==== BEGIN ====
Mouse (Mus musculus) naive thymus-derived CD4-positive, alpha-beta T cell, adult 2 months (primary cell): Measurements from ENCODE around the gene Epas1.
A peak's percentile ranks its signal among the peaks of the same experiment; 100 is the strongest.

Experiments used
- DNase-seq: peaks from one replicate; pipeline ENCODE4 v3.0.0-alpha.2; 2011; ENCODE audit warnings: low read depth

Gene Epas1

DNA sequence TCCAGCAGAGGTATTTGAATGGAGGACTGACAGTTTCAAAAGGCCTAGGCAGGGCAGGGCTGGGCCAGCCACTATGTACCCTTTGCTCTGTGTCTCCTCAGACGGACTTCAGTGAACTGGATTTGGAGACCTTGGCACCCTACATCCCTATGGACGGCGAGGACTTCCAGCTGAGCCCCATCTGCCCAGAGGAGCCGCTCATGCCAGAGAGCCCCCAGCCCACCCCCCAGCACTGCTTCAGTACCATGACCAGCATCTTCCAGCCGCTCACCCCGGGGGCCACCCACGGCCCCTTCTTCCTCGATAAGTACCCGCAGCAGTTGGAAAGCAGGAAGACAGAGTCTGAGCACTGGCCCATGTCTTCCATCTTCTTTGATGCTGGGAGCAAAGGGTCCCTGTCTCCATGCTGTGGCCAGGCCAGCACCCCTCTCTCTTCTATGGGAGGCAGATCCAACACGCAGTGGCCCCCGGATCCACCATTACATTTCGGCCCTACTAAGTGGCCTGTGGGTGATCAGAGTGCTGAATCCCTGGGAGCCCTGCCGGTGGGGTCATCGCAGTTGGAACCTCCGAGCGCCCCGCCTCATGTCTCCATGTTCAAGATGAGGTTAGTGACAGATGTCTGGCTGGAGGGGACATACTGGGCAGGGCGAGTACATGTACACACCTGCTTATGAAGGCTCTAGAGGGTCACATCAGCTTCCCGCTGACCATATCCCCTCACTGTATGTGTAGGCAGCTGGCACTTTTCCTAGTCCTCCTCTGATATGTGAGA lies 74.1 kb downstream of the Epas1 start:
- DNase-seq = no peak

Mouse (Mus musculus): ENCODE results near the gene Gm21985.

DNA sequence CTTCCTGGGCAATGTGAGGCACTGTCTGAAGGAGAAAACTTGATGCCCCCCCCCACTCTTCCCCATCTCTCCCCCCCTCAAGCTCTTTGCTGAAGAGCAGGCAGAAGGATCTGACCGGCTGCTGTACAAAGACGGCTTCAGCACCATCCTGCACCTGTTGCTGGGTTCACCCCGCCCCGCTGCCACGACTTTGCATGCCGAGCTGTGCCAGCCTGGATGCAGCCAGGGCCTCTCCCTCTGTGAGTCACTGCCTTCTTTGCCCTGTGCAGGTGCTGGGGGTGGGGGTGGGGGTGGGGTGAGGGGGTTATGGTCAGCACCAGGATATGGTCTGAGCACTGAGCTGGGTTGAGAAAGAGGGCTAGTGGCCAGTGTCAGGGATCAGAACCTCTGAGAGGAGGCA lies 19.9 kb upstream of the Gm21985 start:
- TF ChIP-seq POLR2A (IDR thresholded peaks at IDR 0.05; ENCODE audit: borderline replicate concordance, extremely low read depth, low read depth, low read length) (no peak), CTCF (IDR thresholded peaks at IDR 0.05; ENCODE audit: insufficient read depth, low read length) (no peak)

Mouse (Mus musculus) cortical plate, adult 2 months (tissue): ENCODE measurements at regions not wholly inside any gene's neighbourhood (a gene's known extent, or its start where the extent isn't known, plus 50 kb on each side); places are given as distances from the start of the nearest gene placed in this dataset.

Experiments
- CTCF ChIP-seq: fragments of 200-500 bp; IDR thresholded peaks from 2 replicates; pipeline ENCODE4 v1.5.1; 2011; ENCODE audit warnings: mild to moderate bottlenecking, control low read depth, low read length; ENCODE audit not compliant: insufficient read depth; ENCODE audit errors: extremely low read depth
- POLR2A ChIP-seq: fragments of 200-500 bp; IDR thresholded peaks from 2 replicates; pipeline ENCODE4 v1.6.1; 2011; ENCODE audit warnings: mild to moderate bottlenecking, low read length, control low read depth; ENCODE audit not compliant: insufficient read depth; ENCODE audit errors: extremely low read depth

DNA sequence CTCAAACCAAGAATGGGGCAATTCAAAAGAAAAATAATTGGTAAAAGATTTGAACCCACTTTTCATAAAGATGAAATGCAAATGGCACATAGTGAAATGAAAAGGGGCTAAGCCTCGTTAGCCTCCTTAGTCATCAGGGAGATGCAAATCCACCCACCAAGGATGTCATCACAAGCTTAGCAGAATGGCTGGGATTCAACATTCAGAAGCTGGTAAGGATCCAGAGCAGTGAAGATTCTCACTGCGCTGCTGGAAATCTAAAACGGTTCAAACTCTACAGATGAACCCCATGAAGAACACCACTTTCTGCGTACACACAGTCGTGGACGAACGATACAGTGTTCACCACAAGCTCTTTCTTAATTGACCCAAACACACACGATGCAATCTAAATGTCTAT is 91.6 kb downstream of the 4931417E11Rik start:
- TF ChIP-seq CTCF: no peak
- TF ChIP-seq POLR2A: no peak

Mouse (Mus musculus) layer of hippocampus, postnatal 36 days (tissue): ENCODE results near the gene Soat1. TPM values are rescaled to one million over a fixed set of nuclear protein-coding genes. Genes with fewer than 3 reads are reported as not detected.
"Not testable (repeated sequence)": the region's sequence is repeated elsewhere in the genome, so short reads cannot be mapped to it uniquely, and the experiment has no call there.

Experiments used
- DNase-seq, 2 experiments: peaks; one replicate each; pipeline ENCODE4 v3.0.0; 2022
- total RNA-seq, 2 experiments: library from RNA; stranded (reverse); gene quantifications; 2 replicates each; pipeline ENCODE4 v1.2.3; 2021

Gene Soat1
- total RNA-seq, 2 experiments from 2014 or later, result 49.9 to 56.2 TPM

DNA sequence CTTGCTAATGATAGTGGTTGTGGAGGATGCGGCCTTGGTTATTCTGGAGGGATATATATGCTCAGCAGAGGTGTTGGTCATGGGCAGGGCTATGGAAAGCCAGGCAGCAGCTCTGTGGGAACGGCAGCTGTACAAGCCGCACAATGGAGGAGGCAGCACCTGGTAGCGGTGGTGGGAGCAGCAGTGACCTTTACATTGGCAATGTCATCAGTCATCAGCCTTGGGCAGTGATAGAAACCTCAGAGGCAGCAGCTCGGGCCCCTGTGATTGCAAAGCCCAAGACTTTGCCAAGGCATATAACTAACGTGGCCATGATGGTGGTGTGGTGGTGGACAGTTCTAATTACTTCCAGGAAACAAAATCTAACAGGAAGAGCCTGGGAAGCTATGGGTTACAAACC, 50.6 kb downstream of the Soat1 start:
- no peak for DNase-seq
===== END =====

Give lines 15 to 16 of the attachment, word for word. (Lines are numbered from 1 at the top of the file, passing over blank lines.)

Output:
DNA sequence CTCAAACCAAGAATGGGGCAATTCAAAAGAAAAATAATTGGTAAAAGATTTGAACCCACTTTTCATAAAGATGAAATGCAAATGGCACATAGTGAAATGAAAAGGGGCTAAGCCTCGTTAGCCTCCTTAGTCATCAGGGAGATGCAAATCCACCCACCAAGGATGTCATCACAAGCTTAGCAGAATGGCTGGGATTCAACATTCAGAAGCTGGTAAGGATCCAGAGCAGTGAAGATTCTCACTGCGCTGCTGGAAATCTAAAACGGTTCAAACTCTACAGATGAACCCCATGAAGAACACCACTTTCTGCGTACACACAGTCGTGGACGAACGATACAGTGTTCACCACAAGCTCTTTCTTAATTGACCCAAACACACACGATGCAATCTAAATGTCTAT is 91.6 kb downstream of the 4931417E11Rik start:
- TF ChIP-seq CTCF: no peak